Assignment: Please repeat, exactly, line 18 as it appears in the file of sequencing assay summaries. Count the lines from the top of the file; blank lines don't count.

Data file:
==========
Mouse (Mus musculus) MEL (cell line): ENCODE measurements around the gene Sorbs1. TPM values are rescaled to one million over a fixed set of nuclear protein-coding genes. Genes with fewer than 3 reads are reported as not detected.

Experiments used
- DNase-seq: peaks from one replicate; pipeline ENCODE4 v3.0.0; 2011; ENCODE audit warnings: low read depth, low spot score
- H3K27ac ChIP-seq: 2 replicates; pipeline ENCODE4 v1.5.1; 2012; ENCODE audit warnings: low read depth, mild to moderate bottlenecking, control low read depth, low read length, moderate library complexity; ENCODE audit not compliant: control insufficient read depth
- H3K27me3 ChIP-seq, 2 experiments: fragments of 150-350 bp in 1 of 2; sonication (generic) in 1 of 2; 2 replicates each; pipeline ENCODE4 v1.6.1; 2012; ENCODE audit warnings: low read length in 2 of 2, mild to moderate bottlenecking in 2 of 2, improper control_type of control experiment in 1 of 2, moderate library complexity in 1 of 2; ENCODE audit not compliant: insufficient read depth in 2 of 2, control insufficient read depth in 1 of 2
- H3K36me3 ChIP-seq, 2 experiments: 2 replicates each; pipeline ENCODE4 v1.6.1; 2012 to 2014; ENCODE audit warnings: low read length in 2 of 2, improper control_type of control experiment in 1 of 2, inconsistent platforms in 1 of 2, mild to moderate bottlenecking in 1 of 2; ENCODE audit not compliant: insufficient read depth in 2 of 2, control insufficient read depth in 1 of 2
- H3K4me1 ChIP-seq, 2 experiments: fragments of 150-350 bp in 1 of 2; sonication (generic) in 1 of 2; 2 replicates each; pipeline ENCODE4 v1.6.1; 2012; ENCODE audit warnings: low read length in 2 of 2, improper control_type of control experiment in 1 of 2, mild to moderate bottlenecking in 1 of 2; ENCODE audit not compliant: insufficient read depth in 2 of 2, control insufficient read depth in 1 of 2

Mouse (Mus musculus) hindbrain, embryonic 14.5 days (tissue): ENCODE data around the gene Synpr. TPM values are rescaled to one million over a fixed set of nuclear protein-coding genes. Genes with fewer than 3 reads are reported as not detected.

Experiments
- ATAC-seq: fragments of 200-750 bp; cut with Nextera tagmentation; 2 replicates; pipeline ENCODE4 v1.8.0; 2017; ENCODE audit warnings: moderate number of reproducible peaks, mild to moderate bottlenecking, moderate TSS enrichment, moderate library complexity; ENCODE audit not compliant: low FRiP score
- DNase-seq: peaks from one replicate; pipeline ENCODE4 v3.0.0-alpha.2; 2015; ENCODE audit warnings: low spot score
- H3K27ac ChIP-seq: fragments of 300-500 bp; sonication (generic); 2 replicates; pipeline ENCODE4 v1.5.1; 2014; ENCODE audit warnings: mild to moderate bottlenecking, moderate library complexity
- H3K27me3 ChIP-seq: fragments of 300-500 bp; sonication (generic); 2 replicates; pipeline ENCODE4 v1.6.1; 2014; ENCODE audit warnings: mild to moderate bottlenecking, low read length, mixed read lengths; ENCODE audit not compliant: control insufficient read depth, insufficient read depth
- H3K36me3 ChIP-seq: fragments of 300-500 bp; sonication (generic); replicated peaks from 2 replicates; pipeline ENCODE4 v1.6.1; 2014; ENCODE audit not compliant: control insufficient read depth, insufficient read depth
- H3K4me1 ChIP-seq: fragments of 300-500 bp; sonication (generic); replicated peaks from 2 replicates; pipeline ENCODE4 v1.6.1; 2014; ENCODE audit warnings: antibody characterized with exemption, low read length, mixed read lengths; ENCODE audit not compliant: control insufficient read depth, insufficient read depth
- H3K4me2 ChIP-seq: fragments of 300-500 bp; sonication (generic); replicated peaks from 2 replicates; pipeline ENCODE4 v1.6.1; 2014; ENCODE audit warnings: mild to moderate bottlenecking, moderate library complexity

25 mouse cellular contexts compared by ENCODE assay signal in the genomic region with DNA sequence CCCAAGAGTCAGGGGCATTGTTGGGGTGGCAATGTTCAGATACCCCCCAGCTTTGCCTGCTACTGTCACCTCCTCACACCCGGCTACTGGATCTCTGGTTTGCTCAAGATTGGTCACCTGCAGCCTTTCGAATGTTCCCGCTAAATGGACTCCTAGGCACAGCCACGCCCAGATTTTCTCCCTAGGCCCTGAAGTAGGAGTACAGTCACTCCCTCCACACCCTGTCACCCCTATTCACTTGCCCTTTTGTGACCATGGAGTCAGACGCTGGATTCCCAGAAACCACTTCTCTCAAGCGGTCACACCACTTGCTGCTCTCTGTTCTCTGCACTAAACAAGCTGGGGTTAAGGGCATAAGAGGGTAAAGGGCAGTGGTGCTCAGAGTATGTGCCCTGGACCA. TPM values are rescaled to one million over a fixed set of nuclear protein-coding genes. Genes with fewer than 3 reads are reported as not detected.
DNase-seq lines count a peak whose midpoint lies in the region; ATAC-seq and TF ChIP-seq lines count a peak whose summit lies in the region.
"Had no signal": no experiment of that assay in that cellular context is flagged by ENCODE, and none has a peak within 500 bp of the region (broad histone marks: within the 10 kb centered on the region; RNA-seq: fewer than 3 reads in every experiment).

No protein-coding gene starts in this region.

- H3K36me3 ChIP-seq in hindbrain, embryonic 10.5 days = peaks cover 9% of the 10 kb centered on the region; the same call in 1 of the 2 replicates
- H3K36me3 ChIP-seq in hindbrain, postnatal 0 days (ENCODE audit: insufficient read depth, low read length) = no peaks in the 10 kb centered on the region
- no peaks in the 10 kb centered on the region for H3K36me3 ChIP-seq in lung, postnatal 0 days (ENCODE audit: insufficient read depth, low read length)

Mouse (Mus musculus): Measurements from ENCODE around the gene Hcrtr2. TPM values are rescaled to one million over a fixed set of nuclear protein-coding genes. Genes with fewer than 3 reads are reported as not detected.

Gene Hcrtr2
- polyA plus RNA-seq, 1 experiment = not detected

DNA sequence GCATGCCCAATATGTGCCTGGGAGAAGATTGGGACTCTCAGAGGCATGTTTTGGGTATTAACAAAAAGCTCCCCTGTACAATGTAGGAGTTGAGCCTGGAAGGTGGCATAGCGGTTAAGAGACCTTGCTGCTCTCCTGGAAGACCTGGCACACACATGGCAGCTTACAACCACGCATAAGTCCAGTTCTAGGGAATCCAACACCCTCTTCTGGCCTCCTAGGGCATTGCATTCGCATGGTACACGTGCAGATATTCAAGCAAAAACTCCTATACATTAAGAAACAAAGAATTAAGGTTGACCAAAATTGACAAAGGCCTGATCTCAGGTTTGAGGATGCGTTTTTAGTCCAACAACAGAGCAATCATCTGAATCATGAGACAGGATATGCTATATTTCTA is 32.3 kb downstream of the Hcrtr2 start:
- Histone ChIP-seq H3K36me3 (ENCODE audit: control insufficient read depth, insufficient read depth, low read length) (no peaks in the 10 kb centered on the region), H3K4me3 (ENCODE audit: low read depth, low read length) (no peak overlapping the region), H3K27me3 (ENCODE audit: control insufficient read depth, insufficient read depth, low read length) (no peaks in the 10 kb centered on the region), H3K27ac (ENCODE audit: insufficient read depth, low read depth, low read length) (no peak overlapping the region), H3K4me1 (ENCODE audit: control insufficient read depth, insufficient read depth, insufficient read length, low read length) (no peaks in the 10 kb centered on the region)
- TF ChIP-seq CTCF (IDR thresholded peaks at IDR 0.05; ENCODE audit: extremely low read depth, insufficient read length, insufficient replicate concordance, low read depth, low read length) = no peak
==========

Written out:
DNase-seq lines count a peak whose midpoint lies in the region; ATAC-seq and TF ChIP-seq lines count a peak whose summit lies in the region.